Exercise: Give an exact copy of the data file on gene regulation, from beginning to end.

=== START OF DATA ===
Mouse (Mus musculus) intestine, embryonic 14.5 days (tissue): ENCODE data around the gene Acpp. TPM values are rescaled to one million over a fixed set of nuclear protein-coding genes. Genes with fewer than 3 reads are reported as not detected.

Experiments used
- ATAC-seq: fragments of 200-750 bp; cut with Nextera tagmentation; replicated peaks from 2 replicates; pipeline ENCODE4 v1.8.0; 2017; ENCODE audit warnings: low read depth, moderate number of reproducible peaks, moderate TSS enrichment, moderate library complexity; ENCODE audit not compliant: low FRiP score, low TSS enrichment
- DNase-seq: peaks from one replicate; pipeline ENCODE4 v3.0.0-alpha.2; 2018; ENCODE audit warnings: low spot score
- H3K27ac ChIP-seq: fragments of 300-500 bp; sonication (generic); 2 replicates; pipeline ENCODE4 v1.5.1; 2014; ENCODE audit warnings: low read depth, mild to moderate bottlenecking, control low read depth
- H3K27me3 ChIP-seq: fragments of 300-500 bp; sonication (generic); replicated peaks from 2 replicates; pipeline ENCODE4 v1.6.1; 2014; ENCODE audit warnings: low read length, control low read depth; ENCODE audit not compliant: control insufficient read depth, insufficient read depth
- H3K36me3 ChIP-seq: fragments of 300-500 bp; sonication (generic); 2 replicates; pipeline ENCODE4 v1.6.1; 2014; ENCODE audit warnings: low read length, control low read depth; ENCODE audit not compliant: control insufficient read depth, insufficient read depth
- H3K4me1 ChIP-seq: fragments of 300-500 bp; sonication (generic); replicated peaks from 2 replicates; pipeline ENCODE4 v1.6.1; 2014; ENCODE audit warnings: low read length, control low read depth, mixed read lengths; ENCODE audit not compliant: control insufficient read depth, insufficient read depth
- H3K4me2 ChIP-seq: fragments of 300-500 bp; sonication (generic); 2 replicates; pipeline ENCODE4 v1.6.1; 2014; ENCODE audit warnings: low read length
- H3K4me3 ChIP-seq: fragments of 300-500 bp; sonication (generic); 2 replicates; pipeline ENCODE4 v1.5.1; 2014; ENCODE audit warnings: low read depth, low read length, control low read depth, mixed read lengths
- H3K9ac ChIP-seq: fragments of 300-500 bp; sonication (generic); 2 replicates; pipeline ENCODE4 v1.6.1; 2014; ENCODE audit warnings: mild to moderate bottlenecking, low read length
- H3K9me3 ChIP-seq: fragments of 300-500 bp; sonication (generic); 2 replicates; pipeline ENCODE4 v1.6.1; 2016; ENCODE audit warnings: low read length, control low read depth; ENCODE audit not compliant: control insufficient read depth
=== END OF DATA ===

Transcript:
Mouse (Mus musculus) intestine, embryonic 14.5 days (tissue): ENCODE data around the gene Acpp. TPM values are rescaled to one million over a fixed set of nuclear protein-coding genes. Genes with fewer than 3 reads are reported as not detected.

Experiments used
- ATAC-seq: fragments of 200-750 bp; cut with Nextera tagmentation; replicated peaks from 2 replicates; pipeline ENCODE4 v1.8.0; 2017; ENCODE audit warnings: low read depth, moderate number of reproducible peaks, moderate TSS enrichment, moderate library complexity; ENCODE audit not compliant: low FRiP score, low TSS enrichment
- DNase-seq: peaks from one replicate; pipeline ENCODE4 v3.0.0-alpha.2; 2018; ENCODE audit warnings: low spot score
- H3K27ac ChIP-seq: fragments of 300-500 bp; sonication (generic); 2 replicates; pipeline ENCODE4 v1.5.1; 2014; ENCODE audit warnings: low read depth, mild to moderate bottlenecking, control low read depth
- H3K27me3 ChIP-seq: fragments of 300-500 bp; sonication (generic); replicated peaks from 2 replicates; pipeline ENCODE4 v1.6.1; 2014; ENCODE audit warnings: low read length, control low read depth; ENCODE audit not compliant: control insufficient read depth, insufficient read depth
- H3K36me3 ChIP-seq: fragments of 300-500 bp; sonication (generic); 2 replicates; pipeline ENCODE4 v1.6.1; 2014; ENCODE audit warnings: low read length, control low read depth; ENCODE audit not compliant: control insufficient read depth, insufficient read depth
- H3K4me1 ChIP-seq: fragments of 300-500 bp; sonication (generic); replicated peaks from 2 replicates; pipeline ENCODE4 v1.6.1; 2014; ENCODE audit warnings: low read length, control low read depth, mixed read lengths; ENCODE audit not compliant: control insufficient read depth, insufficient read depth
- H3K4me2 ChIP-seq: fragments of 300-500 bp; sonication (generic); 2 replicates; pipeline ENCODE4 v1.6.1; 2014; ENCODE audit warnings: low read length
- H3K4me3 ChIP-seq: fragments of 300-500 bp; sonication (generic); 2 replicates; pipeline ENCODE4 v1.5.1; 2014; ENCODE audit warnings: low read depth, low read length, control low read depth, mixed read lengths
- H3K9ac ChIP-seq: fragments of 300-500 bp; sonication (generic); 2 replicates; pipeline ENCODE4 v1.6.1; 2014; ENCODE audit warnings: mild to moderate bottlenecking, low read length
- H3K9me3 ChIP-seq: fragments of 300-500 bp; sonication (generic); 2 replicates; pipeline ENCODE4 v1.6.1; 2016; ENCODE audit warnings: low read length, control low read depth; ENCODE audit not compliant: control insufficient read depth